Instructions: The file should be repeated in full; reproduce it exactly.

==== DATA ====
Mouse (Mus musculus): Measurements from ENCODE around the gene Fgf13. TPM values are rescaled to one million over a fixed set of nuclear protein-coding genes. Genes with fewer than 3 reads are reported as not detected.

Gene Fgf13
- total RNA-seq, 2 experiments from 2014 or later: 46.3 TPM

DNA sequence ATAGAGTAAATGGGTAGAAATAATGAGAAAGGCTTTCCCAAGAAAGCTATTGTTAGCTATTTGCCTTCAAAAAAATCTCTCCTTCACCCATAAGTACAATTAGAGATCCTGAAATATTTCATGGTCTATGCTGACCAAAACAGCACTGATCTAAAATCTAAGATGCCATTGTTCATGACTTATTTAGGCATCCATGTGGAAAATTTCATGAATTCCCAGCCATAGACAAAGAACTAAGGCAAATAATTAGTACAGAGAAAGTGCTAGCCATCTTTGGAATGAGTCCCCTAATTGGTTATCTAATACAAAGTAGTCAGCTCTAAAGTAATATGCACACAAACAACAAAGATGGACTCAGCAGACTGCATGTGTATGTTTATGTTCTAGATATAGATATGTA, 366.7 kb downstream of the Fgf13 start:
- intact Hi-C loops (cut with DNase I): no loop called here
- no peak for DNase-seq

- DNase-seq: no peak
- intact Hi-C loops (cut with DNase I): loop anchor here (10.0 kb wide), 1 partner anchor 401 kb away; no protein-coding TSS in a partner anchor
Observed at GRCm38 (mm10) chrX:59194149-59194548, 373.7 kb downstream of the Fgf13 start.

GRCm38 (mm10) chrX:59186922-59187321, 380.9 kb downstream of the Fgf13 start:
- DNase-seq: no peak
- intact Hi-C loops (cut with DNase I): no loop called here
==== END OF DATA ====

Mouse (Mus musculus): Measurements from ENCODE around the gene Fgf13. TPM values are rescaled to one million over a fixed set of nuclear protein-coding genes. Genes with fewer than 3 reads are reported as not detected.

Gene Fgf13
- total RNA-seq, 2 experiments from 2014 or later: 46.3 TPM

DNA sequence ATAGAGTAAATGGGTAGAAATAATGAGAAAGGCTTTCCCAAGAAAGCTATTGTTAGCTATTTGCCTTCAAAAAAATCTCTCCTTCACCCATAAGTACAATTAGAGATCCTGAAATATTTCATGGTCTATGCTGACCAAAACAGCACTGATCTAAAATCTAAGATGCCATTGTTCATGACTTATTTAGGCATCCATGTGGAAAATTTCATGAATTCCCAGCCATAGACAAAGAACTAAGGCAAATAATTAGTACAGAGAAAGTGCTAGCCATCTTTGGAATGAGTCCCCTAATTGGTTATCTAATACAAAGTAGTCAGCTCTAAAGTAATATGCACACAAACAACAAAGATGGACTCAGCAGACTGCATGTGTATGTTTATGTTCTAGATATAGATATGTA, 366.7 kb downstream of the Fgf13 start:
- intact Hi-C loops (cut with DNase I): no loop called here
- no peak for DNase-seq

- DNase-seq: no peak
- intact Hi-C loops (cut with DNase I): loop anchor here (10.0 kb wide), 1 partner anchor 401 kb away; no protein-coding TSS in a partner anchor
Observed at GRCm38 (mm10) chrX:59194149-59194548, 373.7 kb downstream of the Fgf13 start.

GRCm38 (mm10) chrX:59186922-59187321, 380.9 kb downstream of the Fgf13 start:
- DNase-seq: no peak
- intact Hi-C loops (cut with DNase I): no loop called here